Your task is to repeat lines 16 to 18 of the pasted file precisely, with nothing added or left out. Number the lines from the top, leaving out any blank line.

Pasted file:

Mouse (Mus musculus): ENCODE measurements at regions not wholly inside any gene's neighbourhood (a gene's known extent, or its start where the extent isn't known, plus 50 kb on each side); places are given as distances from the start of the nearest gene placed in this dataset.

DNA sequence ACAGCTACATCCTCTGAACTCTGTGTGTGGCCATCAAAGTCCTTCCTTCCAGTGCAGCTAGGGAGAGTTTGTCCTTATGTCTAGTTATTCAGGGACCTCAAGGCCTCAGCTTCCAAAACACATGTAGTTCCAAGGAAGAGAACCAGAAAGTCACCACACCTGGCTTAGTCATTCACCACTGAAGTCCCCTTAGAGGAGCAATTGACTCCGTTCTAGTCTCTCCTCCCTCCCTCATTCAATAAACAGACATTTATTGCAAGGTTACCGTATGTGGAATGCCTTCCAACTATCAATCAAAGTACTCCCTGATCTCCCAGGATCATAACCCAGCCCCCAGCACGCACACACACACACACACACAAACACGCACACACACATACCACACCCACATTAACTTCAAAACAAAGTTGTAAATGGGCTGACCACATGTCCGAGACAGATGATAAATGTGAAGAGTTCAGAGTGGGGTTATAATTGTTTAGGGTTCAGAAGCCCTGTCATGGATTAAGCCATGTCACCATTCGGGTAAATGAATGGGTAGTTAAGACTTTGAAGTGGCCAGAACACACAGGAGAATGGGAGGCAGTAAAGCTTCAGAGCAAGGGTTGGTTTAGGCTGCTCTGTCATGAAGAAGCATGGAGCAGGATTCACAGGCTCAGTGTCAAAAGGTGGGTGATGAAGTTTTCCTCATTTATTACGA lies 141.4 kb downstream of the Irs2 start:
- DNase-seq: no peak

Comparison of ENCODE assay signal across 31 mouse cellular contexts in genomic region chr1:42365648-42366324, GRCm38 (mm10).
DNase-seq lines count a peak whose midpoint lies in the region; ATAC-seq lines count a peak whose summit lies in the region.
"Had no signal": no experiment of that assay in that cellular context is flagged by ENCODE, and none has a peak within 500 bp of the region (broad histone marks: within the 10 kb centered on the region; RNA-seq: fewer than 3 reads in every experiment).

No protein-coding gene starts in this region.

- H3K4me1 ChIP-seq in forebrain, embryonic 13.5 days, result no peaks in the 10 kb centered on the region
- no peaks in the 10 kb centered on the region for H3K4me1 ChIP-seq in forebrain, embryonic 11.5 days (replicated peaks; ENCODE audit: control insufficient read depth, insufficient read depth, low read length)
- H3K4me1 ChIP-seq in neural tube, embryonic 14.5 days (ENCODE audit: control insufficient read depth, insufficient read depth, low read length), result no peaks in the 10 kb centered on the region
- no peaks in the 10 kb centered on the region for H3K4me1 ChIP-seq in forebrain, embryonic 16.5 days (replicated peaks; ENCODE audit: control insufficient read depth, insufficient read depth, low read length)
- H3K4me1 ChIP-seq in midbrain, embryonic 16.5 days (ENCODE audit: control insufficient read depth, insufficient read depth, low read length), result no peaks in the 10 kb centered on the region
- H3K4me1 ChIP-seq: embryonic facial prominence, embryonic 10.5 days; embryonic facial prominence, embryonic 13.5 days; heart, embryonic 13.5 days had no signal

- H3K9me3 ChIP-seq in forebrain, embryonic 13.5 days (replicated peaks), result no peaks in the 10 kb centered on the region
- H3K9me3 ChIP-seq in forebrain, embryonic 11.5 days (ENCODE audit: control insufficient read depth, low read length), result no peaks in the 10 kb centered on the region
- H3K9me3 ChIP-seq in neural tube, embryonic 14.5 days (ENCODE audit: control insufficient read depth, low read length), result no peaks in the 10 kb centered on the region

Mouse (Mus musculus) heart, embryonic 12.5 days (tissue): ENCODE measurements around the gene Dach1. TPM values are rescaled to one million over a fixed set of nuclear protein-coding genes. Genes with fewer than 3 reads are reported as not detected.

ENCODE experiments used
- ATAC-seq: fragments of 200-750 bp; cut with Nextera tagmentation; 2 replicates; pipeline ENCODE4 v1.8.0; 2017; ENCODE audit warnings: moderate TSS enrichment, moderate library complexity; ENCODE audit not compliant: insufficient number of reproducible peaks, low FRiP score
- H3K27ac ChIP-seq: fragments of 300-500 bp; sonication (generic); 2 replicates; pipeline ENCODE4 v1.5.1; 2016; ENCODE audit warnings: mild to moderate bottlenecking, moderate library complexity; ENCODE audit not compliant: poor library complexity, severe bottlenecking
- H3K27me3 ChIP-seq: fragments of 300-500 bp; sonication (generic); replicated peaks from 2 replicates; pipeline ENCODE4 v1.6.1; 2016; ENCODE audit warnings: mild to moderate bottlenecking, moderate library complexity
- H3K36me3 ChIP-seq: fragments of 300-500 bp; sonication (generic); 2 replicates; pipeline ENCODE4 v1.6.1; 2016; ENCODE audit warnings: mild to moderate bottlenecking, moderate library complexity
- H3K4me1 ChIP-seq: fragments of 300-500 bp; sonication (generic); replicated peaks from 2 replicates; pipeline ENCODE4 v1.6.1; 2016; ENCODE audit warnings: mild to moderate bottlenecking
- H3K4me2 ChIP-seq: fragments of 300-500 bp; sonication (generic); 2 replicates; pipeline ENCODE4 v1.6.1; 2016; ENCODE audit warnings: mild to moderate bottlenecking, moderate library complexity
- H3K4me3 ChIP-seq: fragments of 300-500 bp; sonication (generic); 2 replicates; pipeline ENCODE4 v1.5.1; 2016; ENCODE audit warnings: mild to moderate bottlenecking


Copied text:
- H3K9me3 ChIP-seq in neural tube, embryonic 14.5 days (ENCODE audit: control insufficient read depth, low read length), result no peaks in the 10 kb centered on the region

Mouse (Mus musculus) heart, embryonic 12.5 days (tissue): ENCODE measurements around the gene Dach1. TPM values are rescaled to one million over a fixed set of nuclear protein-coding genes. Genes with fewer than 3 reads are reported as not detected.

ENCODE experiments used